Lloyd's IQ Escape and Deasy's new Homestead venue represent what they call “second generation” escape rooms. The rooms, which evolved from “first generation” escape rooms predicated on “lock and key,” include technology seen on many Hollywood movie sets — automated doors, electronic sensors and theater-style lighting and decor — all of which activate upon completion of puzzles.
Other venues also have begun offering creative variations.
In Charleroi, 5th Street Escape Room plans to open a free, sample-sized escape room with a 10-minute timer that will allow customers to experience a room before purchasing tickets.
Bricolage, a Pittsburgh-based theater company, is joining the craze by opening a Harmarville venue, Enter the Imaginarium, in September. It plans to fuse immersive theater with escape rooms to offer “a thrilling live-action adventure.”
Most interestingly, the Trapped in a Room With a Zombie room at Shadyside's Daring Room Escapes includes an actor who plays a zombie whom participants must solve puzzles to evade. Players “always end up laughing 100 times more than screaming,” owner Jason Atkins says.
For many players, the rooms are an opportunity to leave their cellphones and worries behind for even a brief hour to have some “good, old-fashioned fun,” Joe Deasy says.
“With an escape room, players aren't only escaping the room, they're escaping reality for an hour,” he says. “We like to say, ‘This is a movie and you guys are the stars.'e_STnS”
Unlike in action thrillers, though, only a small percentage of escape artists beat the clock — between 20 to 30 percent of groups.
“We don't want you to get in a room and feel like an idiot,” says Joe Deasy, who admits he occasionally provides clues to struggling groups. “But if everyone got out, I don't think it'd be as popular.”
The low success rate certainly hasn't discouraged players from wanting more.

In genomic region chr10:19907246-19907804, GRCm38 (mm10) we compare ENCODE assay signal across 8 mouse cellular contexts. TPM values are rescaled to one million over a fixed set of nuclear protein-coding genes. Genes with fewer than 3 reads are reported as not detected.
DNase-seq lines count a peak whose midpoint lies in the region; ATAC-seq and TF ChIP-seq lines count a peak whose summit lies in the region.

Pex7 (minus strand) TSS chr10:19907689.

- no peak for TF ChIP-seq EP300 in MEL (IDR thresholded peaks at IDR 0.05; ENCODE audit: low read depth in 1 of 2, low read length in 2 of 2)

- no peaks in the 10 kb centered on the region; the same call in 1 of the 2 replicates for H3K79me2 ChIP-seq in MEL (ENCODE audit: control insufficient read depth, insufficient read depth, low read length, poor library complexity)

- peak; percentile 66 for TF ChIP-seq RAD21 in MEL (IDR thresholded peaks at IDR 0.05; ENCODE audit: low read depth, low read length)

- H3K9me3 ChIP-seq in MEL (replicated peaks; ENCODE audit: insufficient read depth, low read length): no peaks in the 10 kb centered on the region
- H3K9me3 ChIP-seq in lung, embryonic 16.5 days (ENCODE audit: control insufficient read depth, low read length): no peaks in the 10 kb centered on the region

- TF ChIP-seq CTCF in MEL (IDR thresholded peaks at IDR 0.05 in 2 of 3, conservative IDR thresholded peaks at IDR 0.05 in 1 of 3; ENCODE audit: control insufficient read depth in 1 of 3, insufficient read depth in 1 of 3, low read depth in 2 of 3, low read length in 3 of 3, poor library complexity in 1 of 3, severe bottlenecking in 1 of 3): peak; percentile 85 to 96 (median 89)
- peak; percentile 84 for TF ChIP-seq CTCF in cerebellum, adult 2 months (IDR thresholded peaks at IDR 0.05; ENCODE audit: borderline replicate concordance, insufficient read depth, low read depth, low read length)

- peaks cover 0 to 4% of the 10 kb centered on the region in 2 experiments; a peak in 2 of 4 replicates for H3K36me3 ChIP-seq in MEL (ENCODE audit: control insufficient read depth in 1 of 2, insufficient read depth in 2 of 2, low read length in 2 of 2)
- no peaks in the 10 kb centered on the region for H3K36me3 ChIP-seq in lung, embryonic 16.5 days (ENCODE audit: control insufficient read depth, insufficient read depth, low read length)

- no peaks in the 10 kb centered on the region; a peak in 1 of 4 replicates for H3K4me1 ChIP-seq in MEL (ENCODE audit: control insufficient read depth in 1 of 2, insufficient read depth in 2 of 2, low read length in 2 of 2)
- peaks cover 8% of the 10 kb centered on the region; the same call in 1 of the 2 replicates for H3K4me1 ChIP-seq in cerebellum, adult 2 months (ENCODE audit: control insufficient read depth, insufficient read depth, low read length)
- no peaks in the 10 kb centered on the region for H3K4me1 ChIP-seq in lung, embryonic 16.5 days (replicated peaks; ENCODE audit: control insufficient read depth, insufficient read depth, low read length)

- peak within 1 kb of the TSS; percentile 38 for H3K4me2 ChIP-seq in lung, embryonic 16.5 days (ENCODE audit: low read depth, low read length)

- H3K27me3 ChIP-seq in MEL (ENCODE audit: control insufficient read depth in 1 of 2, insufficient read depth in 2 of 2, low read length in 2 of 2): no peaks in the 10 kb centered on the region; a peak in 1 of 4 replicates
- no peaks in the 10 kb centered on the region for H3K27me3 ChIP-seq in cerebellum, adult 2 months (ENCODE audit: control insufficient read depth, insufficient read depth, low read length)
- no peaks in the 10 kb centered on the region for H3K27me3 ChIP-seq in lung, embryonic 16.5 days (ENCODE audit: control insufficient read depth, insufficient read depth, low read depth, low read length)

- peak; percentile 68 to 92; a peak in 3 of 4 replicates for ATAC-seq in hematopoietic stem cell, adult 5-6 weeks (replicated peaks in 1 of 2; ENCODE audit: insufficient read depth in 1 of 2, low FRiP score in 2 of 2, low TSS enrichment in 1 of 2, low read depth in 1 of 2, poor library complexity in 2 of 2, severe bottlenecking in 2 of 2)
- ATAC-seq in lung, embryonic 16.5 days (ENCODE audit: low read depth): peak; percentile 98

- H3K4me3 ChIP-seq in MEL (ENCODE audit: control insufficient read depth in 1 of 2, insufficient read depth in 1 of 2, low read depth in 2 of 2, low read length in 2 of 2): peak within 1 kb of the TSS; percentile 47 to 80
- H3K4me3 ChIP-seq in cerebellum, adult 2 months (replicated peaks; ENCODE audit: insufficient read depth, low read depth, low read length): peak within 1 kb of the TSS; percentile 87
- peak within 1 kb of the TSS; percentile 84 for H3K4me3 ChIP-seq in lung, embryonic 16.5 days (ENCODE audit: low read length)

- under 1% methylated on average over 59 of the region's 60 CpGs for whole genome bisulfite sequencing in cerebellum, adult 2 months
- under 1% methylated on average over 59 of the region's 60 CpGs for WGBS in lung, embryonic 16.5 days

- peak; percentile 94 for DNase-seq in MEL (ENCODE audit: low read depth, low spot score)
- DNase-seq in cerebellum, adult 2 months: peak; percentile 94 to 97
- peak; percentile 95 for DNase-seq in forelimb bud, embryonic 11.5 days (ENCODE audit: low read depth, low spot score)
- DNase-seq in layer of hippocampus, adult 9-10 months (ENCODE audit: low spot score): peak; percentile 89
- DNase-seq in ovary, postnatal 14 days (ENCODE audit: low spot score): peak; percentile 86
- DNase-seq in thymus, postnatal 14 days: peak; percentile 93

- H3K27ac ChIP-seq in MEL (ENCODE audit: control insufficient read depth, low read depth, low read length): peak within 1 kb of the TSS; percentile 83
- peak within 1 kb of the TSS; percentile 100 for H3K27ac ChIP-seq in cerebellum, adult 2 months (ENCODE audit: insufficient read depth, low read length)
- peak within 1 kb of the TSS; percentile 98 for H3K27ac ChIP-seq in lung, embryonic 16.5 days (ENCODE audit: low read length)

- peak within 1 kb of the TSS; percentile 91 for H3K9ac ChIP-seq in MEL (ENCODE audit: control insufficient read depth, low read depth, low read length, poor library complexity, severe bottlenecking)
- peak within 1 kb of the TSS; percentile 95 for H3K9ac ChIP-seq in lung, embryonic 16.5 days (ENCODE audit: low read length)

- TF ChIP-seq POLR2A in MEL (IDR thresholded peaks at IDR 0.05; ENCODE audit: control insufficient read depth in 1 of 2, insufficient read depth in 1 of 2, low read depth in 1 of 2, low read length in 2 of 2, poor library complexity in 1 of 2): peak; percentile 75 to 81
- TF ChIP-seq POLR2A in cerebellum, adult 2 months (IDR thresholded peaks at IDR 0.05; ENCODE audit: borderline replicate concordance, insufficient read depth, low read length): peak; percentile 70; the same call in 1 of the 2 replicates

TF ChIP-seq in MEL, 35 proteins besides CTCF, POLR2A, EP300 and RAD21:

“We're at a point where there's a minimum of one escape room opening every week in the United States,” Lloyd says.
Lloyd, whose background is in finance, isn't shy about his confidence in the business model.
“I guarantee that escape rooms will be the fastest-growing industry over the next 36 months in the United States,” he says.
Why so confident?
The secret to the trend's success is in its ability to appeal to all customer demographics, he says. “There are very few things that are equally enjoyable by a young and old demographic.”
The rooms are often used to host birthday parties for children, retirement celebrations and team-building exercises for companies such as Google and Highmark.
More eccentrically, the games have been used for marriage proposals, in which a player offers a ring to their partner upon solving the final puzzle, as well as some pretty unconventional “pre-employment testing.”
“A guy interviewed two people for a job while they were doing the escape room,” Joe Deasy says. “I guess he was trying to monitor how they performed under the time constraints and how well they worked with one another.”
Looking ahead, Lloyd believes the burgeoning market has plenty of room to grow as entrepreneurs continue to only “scratch the surface” with entertainment ideas. Lloyd hopes to invite Pittsburgh celebrities to compete in his rooms while being filmed for charity.
Movie studios have begun to show interest in promoting upcoming action films by sponsoring themed escape rooms around the country.
“Any time you start a business, you have to wonder, ‘Is this a fad?' ” Lloyd says. “But the bottom line is escape rooms are just fun, and that's why they're going to keep growing.”
Matt Zabierek is a Tribune-Review staff writer.